Roger Innes

Dr. Roger Innes received a doctoral degree in molecular biology from the University of Colorado. He completed his post-doctoral training in the division of plant biology at the University of California, Berkeley. He is currently a professor at the University of Indiana, Bloomington. Dr. Innes’s research focuses on understanding the molecular and cellular basis of disease resistance in plants. Using the Arabidopsis thaliana as a host plant, his lab investigates how R proteins mediate pathogen recognition leading to engineering disease resistance in plants. Currently, his team are applying their findings to engineer novel disease resistance traits in soybeans. The team also investigates endomembrane trafficking in plant cells in the context of active defense responses.

Lab Information

Indiana University-Bloomington

Research Area and Skills

Recognize this scientist’s Expertise for their contribution in your research

Plant Molecular Biology 1 Eukaryotic Cell Biology 1 Microbial Interactions and Pathogenesis 1 Cytoskeleton 1 Cell signaling 1 Plant Pathology 1


  • Post
  • Publication
  • Plasmid
  • Following (0)
  • Follower (6)

This guy hasn’t posted anything yet.

Hot Posts for You

The increasing number of confirmed COVID-19 cases is prompting an unprecedented global effort to find a treatment for the disease. Given the fact that a new drug development could be a decade work from initial discovery to the marketplace, scientists are racing to search a cure ...Learn More

The previous article on precision medicine was focused on Pharmacogenomics as a fundamental aspect of cancer therapeutics. In this sequel, emphasis would be on the role of immuno-oncology in personalization of cancer therapy, citing anti PD therapy as an example with hypothetical ...Learn More

IntroductionA gleam of light finally shone down on the global crisis of the prolonged battle against COVID-19, giving people hopes of preventive care and treatment in the near future by monoclonal antibodies against SARS-CoV-2. As stated the news of NIH’s phase III clinical ...Learn More

"Those who do not know history are obliged to repeat it" This famous phrase that could be from any history teacher to his suspended students has been attributed to great figures in history such as Napoleon or the philosopher George Santayana. In a modern version of it we could say ...Learn More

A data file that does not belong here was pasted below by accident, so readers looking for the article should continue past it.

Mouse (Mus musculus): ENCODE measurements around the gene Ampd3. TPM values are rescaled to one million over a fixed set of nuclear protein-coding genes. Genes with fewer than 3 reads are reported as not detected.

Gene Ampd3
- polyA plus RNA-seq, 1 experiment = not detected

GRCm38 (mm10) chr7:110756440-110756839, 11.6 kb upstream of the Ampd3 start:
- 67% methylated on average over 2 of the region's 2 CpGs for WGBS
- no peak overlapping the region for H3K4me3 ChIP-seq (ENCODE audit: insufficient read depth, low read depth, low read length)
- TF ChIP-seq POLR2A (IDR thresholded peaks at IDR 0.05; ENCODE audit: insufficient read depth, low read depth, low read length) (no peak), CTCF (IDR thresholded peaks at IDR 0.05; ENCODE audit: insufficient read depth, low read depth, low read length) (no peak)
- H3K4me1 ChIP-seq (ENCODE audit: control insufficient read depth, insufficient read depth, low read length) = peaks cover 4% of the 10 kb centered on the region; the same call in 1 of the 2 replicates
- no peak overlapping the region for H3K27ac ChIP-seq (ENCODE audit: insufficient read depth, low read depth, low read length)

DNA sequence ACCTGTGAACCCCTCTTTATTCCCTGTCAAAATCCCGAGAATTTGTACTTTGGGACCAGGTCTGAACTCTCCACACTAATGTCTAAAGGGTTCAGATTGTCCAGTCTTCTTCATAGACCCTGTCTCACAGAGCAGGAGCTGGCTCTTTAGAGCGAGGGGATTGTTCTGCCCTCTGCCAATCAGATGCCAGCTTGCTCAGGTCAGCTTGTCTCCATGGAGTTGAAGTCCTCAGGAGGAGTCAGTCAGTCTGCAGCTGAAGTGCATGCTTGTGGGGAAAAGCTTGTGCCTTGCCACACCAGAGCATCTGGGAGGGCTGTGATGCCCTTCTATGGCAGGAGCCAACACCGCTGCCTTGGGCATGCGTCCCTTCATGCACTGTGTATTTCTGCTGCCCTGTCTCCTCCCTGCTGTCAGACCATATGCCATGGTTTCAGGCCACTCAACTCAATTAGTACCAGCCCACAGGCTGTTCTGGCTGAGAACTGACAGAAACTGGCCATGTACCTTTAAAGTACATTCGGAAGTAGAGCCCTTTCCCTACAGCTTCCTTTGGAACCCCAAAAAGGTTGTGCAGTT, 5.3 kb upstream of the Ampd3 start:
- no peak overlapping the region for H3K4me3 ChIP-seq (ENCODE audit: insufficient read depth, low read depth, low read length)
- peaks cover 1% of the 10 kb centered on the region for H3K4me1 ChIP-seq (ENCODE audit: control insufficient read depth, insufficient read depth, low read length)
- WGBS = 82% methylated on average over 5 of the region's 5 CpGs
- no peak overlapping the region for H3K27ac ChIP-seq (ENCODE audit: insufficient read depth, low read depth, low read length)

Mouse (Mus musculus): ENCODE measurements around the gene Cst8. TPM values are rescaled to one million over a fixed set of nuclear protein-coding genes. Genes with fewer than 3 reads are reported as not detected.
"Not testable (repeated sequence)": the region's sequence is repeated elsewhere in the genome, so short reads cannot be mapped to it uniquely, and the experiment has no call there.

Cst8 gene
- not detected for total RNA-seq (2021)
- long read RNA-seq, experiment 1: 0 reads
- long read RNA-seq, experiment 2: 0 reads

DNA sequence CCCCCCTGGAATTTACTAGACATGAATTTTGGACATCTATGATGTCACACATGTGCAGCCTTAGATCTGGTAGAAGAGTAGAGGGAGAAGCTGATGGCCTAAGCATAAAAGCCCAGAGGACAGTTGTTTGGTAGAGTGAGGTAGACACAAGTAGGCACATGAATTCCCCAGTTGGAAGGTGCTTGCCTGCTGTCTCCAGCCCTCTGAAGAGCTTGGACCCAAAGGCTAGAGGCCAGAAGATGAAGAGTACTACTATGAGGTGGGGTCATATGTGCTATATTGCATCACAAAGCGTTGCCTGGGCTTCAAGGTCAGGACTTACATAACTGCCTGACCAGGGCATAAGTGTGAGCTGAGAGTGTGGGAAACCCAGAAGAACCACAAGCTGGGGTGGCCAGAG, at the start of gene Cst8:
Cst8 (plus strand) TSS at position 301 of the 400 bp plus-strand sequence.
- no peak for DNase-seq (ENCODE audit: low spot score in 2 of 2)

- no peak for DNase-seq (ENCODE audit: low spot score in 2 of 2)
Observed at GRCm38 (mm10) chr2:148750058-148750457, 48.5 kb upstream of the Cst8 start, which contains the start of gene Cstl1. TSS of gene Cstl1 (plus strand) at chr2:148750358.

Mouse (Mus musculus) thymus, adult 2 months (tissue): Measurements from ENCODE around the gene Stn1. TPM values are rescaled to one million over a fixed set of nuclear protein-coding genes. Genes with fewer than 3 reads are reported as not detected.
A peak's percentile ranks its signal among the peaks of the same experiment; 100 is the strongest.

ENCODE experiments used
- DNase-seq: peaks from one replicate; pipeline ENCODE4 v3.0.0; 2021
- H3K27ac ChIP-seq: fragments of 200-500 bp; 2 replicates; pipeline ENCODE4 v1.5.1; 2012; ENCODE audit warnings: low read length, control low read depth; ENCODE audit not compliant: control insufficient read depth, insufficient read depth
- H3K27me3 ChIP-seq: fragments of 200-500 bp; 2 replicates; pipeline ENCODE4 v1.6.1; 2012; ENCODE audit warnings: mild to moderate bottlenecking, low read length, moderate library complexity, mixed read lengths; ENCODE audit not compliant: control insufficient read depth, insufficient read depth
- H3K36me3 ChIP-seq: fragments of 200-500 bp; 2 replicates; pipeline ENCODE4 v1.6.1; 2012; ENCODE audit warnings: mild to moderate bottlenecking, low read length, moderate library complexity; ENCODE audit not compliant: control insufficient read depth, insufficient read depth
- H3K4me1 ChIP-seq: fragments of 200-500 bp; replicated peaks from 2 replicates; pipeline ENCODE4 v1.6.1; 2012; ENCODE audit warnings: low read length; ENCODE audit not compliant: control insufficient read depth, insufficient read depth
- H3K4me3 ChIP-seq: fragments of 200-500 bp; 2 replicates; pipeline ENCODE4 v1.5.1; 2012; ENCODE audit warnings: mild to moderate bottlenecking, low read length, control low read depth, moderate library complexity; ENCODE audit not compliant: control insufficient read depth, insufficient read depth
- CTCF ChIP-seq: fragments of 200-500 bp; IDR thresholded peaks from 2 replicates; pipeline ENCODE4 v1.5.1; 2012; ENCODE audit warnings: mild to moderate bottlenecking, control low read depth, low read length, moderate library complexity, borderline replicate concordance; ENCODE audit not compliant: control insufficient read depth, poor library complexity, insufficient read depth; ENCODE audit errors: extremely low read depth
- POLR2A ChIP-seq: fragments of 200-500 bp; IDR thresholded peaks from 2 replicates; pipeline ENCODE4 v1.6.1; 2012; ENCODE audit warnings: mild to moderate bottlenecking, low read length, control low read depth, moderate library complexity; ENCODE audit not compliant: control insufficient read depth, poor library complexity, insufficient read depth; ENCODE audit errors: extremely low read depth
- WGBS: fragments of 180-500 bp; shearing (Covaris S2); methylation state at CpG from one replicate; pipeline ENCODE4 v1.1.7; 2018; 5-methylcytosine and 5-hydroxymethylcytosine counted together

In recent years there is an increasing number of cytotoxic chemotherapeutic compounds with the ability to rapidly kill dividing cancer cells in preference to non-dividing healthy cells. Nevertheless, the major drawback of chemotherapy is that, in addition to damaging the cancer ...Learn More

The coronavirus pandemic caught everyone unprepared. We had to deal with the fear of an unknown virus which can be lethal for some people. And the whole world just stopped in an attempt to prevent the virus spread.Suddenly we had to adapt to a new way of living, socially isolated ...Learn More

  1. Innes, R. (2018). The Positives and Negatives of NPR: A Unifying Model for Salicylic Acid Signaling in Plants. Cell, 173: 1314-15.

  2. Rutter, B.D., Innes, R.W. (2018). Extracellular vesicles as key mediators of plant-microbe interactions. Current Opinion Plant Biology, 44: 16-22.

This guy has no following anyone.

Popular Cloud Scientists

Cloud Scientists
  • Beate Escher photo

    Beate Escher

    Helmholtz Centre for Environmental Research–UFZ

  • Dimitri Kullmann photo

    Dimitri Kullmann

    UCL Queen Squaree Institute of Neurology

  • Changhao Bi photo

    Changhao Bi

    Tianjin Institute of Industrial Biotechnology, Chinese Academy of Sciences

About Us · User Accounts and Benefits · Privacy Policy · Management Center · FAQs
© 2020 MolecularCloud